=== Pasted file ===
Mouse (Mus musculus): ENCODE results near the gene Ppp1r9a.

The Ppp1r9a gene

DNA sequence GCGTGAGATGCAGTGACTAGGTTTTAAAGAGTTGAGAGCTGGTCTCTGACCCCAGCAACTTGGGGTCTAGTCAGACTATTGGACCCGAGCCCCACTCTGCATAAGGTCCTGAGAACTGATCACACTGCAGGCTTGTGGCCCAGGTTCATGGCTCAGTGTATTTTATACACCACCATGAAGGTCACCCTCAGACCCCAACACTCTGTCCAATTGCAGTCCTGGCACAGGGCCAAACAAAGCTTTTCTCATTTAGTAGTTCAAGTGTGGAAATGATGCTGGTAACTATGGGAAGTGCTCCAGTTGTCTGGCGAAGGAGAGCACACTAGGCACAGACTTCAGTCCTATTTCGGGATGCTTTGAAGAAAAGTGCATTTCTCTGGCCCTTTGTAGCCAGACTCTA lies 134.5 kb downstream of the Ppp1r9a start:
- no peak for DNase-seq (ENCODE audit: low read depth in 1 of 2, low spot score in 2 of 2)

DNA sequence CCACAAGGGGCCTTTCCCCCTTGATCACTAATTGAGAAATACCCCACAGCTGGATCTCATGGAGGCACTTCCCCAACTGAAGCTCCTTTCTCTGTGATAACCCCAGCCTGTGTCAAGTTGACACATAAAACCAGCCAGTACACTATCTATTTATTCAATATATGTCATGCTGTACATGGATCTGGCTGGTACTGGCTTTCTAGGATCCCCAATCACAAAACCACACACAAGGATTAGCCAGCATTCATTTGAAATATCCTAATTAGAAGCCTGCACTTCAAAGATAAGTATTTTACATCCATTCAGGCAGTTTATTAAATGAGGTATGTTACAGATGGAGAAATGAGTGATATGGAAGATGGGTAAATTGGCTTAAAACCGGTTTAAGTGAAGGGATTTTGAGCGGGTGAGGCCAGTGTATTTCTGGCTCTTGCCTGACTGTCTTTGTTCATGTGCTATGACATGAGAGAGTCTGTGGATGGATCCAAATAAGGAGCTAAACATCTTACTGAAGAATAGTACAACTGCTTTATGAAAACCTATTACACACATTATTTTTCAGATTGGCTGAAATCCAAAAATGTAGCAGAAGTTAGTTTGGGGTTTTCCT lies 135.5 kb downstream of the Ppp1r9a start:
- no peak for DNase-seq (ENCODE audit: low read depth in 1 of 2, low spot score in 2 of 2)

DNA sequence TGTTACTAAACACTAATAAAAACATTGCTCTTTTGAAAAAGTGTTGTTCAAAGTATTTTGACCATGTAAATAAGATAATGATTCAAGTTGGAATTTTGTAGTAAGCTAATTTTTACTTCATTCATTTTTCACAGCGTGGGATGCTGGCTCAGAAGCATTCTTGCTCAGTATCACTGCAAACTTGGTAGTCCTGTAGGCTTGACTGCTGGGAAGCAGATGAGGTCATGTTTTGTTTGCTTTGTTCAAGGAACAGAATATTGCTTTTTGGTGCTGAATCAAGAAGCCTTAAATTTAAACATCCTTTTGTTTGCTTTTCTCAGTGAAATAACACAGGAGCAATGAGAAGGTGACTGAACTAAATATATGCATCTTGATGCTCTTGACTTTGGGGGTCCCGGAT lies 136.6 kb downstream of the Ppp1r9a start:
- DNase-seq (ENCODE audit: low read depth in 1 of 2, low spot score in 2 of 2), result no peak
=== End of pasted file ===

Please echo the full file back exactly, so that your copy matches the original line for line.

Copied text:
Mouse (Mus musculus): ENCODE results near the gene Ppp1r9a.

The Ppp1r9a gene

DNA sequence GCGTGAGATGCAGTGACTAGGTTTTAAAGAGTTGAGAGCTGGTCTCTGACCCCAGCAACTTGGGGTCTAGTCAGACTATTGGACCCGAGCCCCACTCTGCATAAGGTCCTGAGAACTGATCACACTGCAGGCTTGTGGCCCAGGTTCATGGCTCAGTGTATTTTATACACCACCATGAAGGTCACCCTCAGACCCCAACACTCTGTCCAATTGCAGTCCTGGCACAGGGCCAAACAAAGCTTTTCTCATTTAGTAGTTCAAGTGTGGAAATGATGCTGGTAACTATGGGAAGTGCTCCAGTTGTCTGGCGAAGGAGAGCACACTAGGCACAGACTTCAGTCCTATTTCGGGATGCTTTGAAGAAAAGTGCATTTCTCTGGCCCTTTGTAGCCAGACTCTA lies 134.5 kb downstream of the Ppp1r9a start:
- no peak for DNase-seq (ENCODE audit: low read depth in 1 of 2, low spot score in 2 of 2)

DNA sequence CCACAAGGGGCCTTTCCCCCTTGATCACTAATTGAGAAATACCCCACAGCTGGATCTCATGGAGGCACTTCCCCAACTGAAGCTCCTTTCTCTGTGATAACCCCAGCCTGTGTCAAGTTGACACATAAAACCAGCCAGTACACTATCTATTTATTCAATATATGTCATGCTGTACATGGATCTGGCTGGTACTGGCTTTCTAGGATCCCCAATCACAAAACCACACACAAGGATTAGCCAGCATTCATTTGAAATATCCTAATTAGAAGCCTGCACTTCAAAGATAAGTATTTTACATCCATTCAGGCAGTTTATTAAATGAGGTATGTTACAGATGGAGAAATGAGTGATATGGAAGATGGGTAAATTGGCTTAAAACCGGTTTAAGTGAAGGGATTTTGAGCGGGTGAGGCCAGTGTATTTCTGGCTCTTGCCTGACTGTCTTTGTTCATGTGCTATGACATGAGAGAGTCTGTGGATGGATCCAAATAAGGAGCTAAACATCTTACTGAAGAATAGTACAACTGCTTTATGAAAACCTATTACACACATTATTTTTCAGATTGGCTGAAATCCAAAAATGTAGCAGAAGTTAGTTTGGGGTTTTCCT lies 135.5 kb downstream of the Ppp1r9a start:
- no peak for DNase-seq (ENCODE audit: low read depth in 1 of 2, low spot score in 2 of 2)

DNA sequence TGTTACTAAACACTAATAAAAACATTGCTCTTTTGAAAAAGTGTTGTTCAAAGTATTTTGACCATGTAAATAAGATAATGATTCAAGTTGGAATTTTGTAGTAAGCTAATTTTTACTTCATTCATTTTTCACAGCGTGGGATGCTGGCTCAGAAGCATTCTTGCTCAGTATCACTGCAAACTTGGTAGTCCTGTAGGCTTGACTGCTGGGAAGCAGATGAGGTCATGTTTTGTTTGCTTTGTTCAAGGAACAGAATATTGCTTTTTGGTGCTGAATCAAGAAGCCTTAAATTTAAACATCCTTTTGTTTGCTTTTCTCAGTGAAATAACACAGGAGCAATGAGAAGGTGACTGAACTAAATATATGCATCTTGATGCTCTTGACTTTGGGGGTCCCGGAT lies 136.6 kb downstream of the Ppp1r9a start:
- DNase-seq (ENCODE audit: low read depth in 1 of 2, low spot score in 2 of 2), result no peak